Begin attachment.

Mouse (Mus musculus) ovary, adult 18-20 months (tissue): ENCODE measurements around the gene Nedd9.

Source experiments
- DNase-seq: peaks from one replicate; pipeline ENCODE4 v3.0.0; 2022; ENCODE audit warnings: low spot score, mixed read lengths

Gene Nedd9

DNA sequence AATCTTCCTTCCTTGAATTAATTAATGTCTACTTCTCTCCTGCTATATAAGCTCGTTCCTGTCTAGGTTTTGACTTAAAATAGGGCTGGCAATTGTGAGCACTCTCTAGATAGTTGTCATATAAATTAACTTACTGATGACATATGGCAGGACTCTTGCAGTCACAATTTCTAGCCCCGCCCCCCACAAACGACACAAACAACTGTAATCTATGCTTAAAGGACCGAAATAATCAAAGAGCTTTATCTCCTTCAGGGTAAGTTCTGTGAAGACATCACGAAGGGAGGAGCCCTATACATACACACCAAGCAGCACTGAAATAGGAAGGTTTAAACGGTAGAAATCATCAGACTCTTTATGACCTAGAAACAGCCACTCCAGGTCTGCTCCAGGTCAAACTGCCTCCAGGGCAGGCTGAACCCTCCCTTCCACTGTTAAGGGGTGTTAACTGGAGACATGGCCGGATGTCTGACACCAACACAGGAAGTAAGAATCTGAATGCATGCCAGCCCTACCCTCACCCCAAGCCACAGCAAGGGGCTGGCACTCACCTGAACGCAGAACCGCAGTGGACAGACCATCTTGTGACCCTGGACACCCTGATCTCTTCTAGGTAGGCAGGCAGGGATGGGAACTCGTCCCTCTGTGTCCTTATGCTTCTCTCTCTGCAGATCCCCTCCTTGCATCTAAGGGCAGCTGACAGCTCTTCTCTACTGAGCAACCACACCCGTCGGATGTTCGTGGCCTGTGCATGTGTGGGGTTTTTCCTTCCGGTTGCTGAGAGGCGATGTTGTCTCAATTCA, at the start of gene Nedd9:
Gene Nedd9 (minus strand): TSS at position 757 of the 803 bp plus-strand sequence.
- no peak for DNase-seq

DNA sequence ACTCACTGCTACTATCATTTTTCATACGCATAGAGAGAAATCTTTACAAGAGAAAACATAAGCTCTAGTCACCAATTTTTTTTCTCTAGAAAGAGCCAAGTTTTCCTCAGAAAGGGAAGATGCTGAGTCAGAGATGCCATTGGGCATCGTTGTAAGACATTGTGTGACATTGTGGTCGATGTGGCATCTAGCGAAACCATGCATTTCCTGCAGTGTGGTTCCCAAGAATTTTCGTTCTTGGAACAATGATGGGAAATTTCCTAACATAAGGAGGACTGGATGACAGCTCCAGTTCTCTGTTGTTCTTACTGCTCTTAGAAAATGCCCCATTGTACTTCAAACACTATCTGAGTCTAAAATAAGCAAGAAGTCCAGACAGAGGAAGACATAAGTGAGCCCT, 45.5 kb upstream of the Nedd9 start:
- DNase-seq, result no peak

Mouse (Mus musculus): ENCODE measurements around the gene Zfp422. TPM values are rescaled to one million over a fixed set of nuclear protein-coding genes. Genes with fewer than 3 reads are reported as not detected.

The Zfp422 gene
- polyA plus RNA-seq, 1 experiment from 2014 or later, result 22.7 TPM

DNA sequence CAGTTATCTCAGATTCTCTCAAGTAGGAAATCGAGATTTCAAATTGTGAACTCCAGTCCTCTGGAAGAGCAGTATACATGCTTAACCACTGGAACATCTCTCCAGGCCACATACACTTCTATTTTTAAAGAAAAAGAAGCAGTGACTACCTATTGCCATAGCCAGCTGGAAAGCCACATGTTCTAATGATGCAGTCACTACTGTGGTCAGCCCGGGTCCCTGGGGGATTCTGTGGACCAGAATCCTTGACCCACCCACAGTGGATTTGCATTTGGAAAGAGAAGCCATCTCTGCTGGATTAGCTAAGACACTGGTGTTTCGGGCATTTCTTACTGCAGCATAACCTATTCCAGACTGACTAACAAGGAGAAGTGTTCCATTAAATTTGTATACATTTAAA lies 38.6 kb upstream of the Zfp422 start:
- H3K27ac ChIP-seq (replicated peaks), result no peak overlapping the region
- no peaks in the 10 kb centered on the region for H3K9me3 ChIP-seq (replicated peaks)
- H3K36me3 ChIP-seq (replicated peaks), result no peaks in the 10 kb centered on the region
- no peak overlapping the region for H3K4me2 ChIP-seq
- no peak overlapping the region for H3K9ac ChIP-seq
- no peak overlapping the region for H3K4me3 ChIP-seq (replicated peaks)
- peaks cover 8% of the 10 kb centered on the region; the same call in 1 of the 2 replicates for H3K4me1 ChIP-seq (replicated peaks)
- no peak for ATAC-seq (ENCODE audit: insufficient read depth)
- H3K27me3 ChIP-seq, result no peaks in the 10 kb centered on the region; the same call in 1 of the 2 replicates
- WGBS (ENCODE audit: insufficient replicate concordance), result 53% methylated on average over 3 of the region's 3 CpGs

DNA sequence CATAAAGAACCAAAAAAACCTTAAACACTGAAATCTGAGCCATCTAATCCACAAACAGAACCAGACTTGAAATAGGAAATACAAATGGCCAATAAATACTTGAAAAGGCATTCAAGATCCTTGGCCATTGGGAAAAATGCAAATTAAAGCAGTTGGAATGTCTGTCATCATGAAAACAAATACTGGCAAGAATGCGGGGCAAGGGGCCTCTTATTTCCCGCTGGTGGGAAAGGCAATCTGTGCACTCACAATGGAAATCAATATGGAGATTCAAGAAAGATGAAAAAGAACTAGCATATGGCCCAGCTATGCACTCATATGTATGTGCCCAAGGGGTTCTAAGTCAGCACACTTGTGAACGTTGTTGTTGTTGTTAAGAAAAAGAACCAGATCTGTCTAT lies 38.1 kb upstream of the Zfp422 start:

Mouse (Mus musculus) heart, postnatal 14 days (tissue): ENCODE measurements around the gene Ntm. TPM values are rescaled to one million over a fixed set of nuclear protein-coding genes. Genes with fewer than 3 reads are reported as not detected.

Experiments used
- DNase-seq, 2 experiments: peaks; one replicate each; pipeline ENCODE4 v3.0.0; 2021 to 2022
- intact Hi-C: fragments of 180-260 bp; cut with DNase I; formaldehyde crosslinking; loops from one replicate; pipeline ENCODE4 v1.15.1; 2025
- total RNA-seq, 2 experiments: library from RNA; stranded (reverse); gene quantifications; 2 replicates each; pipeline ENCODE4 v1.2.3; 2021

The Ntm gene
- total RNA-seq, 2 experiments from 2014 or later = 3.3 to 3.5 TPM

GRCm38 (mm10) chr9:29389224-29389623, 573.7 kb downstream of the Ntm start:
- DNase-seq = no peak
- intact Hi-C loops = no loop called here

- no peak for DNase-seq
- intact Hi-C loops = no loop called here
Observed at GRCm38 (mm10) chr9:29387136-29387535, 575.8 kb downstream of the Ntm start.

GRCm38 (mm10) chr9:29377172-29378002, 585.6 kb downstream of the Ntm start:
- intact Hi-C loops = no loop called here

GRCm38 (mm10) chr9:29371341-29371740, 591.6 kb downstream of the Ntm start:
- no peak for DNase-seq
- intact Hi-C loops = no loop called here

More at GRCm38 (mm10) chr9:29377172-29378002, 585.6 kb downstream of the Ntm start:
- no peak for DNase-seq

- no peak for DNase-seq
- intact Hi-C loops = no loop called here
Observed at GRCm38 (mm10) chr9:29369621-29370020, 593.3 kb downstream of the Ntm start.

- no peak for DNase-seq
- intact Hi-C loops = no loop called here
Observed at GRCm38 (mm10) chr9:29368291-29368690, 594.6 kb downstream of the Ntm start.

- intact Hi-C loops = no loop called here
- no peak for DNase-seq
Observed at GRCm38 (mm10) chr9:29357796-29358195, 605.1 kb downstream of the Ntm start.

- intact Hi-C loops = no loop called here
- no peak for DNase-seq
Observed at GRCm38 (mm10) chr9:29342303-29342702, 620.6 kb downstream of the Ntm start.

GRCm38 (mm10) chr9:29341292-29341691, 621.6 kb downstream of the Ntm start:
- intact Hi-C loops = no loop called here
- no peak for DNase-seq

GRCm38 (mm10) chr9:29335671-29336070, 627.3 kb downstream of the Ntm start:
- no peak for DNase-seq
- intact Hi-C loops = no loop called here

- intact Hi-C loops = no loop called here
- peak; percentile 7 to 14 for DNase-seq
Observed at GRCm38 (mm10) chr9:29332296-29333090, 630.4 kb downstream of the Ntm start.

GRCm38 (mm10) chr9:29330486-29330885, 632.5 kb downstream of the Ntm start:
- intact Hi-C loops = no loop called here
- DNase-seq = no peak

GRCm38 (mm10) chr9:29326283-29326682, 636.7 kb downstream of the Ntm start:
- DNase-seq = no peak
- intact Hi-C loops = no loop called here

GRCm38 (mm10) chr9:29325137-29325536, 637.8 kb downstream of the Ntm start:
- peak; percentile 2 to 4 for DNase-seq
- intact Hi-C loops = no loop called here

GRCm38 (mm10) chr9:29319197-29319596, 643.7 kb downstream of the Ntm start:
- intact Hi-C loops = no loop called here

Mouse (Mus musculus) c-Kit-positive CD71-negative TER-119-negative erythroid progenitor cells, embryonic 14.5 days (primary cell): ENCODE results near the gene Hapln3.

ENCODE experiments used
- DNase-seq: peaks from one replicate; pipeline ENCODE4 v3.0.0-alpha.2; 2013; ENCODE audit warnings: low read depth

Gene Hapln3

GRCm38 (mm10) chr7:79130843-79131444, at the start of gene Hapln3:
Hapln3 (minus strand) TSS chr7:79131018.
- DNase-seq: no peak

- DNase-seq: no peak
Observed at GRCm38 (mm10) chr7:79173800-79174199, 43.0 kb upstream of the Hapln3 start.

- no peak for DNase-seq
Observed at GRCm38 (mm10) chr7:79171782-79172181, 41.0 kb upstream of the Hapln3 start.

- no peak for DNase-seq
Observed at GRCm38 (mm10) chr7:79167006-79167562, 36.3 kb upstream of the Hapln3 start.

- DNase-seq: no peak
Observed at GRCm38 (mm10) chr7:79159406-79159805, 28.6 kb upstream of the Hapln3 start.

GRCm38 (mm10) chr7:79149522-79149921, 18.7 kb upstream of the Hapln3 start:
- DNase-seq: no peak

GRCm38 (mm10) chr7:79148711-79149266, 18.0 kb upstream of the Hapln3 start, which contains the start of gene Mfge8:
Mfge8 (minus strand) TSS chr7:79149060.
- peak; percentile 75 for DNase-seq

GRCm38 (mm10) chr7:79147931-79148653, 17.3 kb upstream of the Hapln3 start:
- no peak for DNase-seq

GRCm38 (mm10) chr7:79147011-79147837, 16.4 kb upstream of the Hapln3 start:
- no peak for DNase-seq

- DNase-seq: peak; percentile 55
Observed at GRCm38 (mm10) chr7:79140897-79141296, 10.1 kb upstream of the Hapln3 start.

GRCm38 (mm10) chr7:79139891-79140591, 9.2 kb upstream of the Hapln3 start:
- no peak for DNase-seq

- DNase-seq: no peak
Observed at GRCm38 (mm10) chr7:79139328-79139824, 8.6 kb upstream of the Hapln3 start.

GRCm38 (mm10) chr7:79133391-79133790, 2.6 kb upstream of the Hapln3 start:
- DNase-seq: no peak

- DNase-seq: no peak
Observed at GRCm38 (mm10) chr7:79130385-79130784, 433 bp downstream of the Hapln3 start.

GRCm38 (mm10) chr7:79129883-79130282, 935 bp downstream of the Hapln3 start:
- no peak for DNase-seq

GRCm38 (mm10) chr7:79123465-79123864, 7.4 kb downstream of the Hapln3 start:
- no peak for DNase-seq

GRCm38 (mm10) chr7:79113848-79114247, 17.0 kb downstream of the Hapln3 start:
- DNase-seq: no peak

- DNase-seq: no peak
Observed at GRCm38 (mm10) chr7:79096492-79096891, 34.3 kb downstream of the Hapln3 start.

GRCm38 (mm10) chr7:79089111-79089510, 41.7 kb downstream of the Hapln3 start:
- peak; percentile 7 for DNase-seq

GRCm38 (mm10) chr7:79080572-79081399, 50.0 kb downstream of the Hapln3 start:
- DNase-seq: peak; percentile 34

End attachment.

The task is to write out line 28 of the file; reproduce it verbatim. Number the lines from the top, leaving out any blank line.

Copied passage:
- intact Hi-C: fragments of 180-260 bp; cut with DNase I; formaldehyde crosslinking; loops from one replicate; pipeline ENCODE4 v1.15.1; 2025